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Country Rankings - United Arab Emirates

  • Jan 25, 2018   United Arab Emirates: prepared

    With many developments worthy of a mention in this week's round-up, I might, just might, be able to reach the end of this without mentioning Brexit or tax reform in the United States. But don't hold me to that. Unusually, there is much to praise this week. On the plus side, in the past few weeks we've seen Saudi Arabia and the United Arab Emirates successfully implement the long-awaited Gulf Cooperation Council value-added tax regime after a number of false starts; the Philippines make strides towards reforming its much-criticized and highly inefficient tax regime; and tax cuts were announced in Germany and Norway. With regards to first of these developments, you might be wondering what there is to celebrate about the introduction of a new tax. And it's true that the prospect of dealing with VAT is hardly likely to make business owners jump for joy, given its record-intensive and bureaucratic nature. But it's the not knowing that's the killer. Uncertainty is arguably the taxpayer's worst enemy, especially where such dramatic changes in the local tax landscape are concerned. And the GCC VAT has had something of an agonizing birth. So Saudi Arabia and the UAE deserve some credit for putting any lingering doubt to bed reasonably quickly. But, every silver lining has a cloud. And in this case it's the legislative paralysis that continues to beset the remaining four GCC member states with regards to VAT. This is a far from ideal setup. Imagine the chaos if only half of the EU had VAT, and the other half had opted out. Or if a member state decided to leave the VAT area and forge its own path, like the UK might do as a result of Bre – phew, checked myself just in time there. I told you this would be a struggle!
    Source: https://www.tax-news.com/news/UAE_Explains_VAT_Procedures_For_NonRegistered_Firms____76241.html

  • Jan 25, 2016   United Arab Emirates: procrastinates

    The seemingly never-ending deliberations over the proposed introduction of a value-added tax in the Gulf Cooperation Council (GCC) countries must be testing the patience of taxpayers to the limit. Will they? Won't they? Will they? Won't they? It's almost like the plot of a soap opera! Perhaps this time they will. We were informed by UAE Deputy Ministry of Finance Younis Al-Khouri last week that the GCC is near an agreement that could see VAT introduced in 2018. However, I wouldn't hold your breath. We've heard such pronouncements on many occasions over the last few years. For instance, I dipped into the news archives and found a report dated April 2010 in which an adviser to the UAE Government suggested a start date of 2012. Similarly, it was reported in November 2012 that VAT would be introduced within four years. However, the Gulf states appear no nearer to finalizing the tax than they were four years ago. The reason most often cited for the delay is that some GCC member states are less prepared than others, technically and administratively. However, surely they have had long enough now to complete the necessary preparations? After all, this idea has been on the drawing board for several years. Maybe there is some other reason for the delay, something that the governments involved are reluctant to share with the public. I'm not quite sure what that could be, but I have a feeling that perhaps there is a reluctance on the part of some GCC governments to take this leap. We are talking about some of the most lightly taxed jurisdictions on the planet after all, and economies in some parts have thrived as a result of an almost complete absence of taxation. Will VAT be the thin end of the wedge? It's certainly the case that the UAE has been contemplating a future in which it can no longer depend on oil revenues, and the Government has hinted on several occasions over the past couple of years that a general income tax may be on the way. When this will happen, who it will apply to, and at what rates - these all remain a mystery. However, taxpayers tend not to like mysteries. They are in the business of certainties. So a rare execration goes the UAE's way.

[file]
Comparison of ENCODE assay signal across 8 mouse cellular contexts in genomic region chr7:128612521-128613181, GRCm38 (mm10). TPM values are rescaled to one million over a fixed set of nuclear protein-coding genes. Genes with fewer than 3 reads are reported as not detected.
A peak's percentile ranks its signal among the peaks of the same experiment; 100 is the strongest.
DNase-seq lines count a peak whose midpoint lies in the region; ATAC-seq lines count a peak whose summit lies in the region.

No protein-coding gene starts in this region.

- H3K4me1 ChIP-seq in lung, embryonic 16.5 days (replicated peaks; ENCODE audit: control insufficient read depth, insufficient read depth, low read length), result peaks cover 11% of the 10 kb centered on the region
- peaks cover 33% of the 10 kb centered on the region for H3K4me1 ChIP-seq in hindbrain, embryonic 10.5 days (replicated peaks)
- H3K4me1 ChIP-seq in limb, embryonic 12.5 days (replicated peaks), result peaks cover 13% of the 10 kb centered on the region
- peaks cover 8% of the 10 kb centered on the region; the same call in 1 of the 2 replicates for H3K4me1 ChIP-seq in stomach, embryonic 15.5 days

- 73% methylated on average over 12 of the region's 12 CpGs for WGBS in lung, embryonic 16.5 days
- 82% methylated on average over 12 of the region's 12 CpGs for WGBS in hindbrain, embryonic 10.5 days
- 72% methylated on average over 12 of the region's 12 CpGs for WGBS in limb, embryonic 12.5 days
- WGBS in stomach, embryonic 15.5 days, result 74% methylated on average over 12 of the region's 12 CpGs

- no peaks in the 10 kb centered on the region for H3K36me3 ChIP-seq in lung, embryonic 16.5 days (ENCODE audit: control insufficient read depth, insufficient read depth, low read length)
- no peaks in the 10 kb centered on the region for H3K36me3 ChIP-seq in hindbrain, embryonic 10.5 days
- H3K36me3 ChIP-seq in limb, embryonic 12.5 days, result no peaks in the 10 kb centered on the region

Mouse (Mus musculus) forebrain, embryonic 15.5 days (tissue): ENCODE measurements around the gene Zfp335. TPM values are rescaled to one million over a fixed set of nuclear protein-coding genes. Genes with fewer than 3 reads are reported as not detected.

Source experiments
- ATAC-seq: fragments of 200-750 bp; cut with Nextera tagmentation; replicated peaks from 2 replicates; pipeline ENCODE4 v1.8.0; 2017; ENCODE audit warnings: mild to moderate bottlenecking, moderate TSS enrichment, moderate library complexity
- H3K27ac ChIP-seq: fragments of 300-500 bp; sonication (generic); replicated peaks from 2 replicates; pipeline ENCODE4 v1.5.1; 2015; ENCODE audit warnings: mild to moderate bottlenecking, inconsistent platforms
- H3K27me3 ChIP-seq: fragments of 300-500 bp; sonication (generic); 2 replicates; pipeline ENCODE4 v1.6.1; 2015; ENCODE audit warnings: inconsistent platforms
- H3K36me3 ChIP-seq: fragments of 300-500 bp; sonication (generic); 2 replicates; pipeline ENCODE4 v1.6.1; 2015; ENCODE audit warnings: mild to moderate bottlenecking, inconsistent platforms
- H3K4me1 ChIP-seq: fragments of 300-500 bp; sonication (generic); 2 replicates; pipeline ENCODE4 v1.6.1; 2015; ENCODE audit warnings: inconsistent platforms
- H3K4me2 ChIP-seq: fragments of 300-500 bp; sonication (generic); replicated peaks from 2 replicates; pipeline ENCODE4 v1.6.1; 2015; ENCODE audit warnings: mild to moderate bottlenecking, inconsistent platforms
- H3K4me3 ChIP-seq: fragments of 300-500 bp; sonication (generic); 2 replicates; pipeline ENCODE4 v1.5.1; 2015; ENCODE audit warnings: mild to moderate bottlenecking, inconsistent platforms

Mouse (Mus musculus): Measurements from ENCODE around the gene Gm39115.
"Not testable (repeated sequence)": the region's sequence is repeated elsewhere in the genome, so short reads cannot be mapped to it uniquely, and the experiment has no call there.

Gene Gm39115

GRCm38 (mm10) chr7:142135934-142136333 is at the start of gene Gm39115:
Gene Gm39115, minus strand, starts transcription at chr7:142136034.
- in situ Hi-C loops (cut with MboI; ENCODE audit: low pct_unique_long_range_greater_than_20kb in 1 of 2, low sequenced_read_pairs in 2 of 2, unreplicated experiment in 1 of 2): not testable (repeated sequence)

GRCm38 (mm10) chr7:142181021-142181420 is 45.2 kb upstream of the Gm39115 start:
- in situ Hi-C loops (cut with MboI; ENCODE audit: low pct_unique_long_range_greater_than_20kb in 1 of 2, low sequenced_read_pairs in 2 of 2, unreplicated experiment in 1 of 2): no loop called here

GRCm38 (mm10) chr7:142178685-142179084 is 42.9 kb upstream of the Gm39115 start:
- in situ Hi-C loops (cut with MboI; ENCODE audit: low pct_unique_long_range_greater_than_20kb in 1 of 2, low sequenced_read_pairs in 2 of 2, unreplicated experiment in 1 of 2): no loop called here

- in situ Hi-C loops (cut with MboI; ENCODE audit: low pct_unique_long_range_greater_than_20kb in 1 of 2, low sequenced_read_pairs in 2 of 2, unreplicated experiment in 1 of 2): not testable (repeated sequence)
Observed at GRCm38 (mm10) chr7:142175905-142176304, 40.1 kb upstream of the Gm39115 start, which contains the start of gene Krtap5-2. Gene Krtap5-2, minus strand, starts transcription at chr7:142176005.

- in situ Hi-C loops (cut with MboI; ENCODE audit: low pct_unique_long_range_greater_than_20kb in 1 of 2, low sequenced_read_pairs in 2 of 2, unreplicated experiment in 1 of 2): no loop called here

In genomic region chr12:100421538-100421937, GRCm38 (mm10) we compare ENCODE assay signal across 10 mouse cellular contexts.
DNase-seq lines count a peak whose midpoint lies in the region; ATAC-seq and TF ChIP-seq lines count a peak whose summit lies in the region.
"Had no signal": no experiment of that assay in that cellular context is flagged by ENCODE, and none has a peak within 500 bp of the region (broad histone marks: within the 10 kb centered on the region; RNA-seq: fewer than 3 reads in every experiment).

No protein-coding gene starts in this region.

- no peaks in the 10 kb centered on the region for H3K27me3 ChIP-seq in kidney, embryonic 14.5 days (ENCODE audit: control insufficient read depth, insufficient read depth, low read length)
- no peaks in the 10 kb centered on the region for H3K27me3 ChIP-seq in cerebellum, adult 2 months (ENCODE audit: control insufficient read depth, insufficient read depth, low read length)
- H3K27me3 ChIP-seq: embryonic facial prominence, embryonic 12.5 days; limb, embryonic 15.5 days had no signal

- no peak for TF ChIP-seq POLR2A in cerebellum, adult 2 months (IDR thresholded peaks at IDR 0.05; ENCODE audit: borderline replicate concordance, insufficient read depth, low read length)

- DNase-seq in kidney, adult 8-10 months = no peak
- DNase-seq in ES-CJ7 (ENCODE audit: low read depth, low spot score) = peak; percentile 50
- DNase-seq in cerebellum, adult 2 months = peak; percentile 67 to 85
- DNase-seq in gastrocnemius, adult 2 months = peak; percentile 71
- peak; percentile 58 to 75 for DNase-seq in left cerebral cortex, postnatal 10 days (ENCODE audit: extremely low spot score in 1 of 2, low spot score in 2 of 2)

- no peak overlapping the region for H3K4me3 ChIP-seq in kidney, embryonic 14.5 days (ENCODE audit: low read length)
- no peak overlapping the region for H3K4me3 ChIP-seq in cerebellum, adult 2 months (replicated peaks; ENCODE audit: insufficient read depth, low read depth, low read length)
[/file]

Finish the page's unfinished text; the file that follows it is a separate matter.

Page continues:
Source: http://www.tax-news.com/news/Gulf_States_Finalizing_Plans_For_VAT_From_2018____70214.html

  • Apr 11, 2013   United Arab Emirates: humming along

    While Egypt seems to be splintering in front of our eyes, the members of the neighbouring Gulf Cooperation Council (GCC), that's Saudi Arabia, Kuwait, the United Arab Emirates, Qatar, Bahrain, and Oman, are hoovering up FDI at a great rate. Some of these countries have their unpleasant aspects, and are emerging from the Arab Spring with tarnished democratic credentials, if they had any in the first place, but economically speaking they are doing well, making good use of their oil wealth and even spreading some of it around their own citizenry. They are also and not coincidentally mostly free of individual income tax, while corporate taxes are absent or quite low. The GCC has been droning on about creating a VAT for more than five years now, but there are no signs that it is imminent. Between 2003 and 2011, the GCC countries scooped up over 60% of all FDI into the Mid-East, with USD40bn in 2012 alone. Egypt actually saw negative FDI in 2011, although 2012 figures appear to have shown something of a recovery.
    Source: http://www.tax-news.com/news/MENA_Tax_Regimes_Increasingly_Competitive____60361.html


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